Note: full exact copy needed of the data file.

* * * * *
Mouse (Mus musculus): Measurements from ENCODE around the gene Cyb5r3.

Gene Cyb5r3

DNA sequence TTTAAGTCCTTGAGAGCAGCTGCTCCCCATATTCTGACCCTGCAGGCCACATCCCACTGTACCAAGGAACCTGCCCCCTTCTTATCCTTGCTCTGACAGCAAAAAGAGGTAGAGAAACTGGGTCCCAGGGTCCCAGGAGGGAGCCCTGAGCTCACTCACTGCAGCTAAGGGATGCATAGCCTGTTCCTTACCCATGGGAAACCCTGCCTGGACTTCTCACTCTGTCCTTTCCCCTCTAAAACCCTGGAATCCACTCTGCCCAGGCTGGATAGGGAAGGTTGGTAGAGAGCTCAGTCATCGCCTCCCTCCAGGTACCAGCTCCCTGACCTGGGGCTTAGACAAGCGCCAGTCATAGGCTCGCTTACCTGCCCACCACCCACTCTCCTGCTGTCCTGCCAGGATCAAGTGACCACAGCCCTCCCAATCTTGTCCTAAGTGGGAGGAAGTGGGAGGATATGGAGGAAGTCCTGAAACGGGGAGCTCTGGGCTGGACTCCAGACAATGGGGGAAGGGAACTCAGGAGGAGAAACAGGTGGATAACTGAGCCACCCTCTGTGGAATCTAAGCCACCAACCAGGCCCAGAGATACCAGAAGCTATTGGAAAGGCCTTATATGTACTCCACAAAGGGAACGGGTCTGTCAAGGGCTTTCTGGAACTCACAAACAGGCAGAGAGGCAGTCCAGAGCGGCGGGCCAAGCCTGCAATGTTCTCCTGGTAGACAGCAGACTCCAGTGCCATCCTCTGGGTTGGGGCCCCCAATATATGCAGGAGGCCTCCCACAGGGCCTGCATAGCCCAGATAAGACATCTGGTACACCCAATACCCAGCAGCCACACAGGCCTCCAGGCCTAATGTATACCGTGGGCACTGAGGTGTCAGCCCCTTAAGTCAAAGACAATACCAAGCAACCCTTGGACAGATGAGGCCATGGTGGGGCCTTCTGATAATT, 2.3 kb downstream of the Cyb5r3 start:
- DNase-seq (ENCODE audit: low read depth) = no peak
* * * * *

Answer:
Mouse (Mus musculus): Measurements from ENCODE around the gene Cyb5r3.

Gene Cyb5r3

DNA sequence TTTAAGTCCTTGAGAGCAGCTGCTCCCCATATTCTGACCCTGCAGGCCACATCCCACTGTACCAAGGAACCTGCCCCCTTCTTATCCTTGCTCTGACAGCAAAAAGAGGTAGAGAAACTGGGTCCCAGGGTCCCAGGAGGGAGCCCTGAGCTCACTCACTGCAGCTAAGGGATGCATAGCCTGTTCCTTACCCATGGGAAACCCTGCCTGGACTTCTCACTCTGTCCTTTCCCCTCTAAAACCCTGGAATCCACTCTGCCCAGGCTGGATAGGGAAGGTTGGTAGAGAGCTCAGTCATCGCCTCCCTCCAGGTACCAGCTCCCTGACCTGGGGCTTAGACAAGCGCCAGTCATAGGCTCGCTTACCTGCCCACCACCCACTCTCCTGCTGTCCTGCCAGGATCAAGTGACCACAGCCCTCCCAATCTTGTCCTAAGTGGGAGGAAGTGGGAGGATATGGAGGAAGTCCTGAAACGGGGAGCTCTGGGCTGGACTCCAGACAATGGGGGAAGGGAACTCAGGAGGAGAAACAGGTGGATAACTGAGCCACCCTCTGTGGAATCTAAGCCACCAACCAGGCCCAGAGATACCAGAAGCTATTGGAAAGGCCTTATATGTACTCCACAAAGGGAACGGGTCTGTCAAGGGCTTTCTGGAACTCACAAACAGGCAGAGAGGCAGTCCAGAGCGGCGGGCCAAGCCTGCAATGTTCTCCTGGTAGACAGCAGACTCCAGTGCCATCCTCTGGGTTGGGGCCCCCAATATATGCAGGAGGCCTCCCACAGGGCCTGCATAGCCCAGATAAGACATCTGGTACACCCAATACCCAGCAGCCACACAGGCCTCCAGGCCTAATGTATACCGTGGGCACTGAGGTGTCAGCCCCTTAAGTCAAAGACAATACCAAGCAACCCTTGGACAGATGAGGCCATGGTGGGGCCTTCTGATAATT, 2.3 kb downstream of the Cyb5r3 start:
- DNase-seq (ENCODE audit: low read depth) = no peak